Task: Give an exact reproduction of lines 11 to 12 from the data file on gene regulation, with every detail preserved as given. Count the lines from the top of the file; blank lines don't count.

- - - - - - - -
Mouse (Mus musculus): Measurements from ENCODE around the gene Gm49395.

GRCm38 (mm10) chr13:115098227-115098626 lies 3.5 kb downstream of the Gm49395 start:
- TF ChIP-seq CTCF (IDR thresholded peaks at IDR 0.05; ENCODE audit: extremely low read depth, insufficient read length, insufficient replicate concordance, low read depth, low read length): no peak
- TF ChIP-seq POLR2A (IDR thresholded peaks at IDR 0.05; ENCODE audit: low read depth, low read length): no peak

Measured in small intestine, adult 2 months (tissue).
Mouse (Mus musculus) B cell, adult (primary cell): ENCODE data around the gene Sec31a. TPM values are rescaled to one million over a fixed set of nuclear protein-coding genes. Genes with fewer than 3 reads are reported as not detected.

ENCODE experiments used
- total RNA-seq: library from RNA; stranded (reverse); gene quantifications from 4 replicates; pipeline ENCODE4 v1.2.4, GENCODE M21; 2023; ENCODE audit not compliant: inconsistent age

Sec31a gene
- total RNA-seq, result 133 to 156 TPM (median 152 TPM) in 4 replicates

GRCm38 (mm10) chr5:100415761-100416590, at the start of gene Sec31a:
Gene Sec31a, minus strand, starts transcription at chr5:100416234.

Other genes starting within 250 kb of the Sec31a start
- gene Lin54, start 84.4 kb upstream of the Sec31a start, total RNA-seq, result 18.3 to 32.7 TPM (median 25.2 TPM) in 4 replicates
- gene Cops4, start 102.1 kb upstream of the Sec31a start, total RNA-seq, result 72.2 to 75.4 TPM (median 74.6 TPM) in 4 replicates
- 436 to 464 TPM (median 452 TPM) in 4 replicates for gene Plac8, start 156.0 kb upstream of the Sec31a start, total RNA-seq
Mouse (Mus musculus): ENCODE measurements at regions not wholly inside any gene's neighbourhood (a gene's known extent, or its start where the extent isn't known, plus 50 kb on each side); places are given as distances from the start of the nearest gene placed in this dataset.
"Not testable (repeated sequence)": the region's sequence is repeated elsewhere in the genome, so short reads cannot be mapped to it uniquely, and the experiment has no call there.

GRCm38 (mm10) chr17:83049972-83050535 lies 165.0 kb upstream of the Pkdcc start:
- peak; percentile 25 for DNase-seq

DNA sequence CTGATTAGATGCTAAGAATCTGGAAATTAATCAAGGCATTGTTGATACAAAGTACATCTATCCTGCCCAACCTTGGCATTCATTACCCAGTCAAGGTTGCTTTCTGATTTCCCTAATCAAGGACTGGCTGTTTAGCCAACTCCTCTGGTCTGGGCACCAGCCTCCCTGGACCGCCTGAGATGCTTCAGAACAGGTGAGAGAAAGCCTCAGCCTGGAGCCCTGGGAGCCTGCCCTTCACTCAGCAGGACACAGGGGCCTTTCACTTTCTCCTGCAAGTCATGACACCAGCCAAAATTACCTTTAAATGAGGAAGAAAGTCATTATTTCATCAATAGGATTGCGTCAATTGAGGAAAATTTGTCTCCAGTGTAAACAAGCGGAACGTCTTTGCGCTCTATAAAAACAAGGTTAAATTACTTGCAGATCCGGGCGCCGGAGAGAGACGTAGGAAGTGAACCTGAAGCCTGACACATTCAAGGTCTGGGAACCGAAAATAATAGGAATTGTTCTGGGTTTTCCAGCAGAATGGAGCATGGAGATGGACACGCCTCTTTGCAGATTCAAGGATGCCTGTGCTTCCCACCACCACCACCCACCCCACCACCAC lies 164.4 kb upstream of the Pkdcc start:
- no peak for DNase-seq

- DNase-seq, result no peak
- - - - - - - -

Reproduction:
GRCm38 (mm10) chr5:100415761-100416590, at the start of gene Sec31a:
Gene Sec31a, minus strand, starts transcription at chr5:100416234.